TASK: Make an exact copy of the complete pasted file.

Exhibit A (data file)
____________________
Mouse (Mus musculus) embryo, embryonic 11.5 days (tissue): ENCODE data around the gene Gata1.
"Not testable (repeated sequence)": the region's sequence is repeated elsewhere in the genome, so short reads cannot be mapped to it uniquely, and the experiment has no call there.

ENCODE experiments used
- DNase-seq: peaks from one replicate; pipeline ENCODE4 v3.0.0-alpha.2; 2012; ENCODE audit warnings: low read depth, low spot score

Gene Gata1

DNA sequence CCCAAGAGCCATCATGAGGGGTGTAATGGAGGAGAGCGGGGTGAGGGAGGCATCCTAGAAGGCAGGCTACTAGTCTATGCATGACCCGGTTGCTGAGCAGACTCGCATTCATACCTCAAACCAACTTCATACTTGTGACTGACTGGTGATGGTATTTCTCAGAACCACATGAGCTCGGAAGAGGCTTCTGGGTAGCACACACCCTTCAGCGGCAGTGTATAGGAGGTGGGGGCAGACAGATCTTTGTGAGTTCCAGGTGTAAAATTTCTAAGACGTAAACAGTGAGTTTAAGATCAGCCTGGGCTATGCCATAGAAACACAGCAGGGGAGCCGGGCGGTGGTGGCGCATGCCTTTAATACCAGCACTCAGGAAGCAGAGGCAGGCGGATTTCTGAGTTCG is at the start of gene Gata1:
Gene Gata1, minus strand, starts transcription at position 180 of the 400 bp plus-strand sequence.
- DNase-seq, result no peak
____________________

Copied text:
Mouse (Mus musculus) embryo, embryonic 11.5 days (tissue): ENCODE data around the gene Gata1.
"Not testable (repeated sequence)": the region's sequence is repeated elsewhere in the genome, so short reads cannot be mapped to it uniquely, and the experiment has no call there.

ENCODE experiments used
- DNase-seq: peaks from one replicate; pipeline ENCODE4 v3.0.0-alpha.2; 2012; ENCODE audit warnings: low read depth, low spot score

Gene Gata1

DNA sequence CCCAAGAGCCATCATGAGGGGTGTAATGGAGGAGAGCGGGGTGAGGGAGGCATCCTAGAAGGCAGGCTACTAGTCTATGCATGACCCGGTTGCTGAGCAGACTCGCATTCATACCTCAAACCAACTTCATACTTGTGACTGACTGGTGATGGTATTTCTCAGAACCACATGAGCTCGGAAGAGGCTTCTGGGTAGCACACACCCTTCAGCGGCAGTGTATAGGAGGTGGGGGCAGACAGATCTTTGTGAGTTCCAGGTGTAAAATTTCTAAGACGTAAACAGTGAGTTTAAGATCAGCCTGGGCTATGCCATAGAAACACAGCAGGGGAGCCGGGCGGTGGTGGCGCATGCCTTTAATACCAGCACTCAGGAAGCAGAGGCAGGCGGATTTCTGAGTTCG is at the start of gene Gata1:
Gene Gata1, minus strand, starts transcription at position 180 of the 400 bp plus-strand sequence.
- DNase-seq, result no peak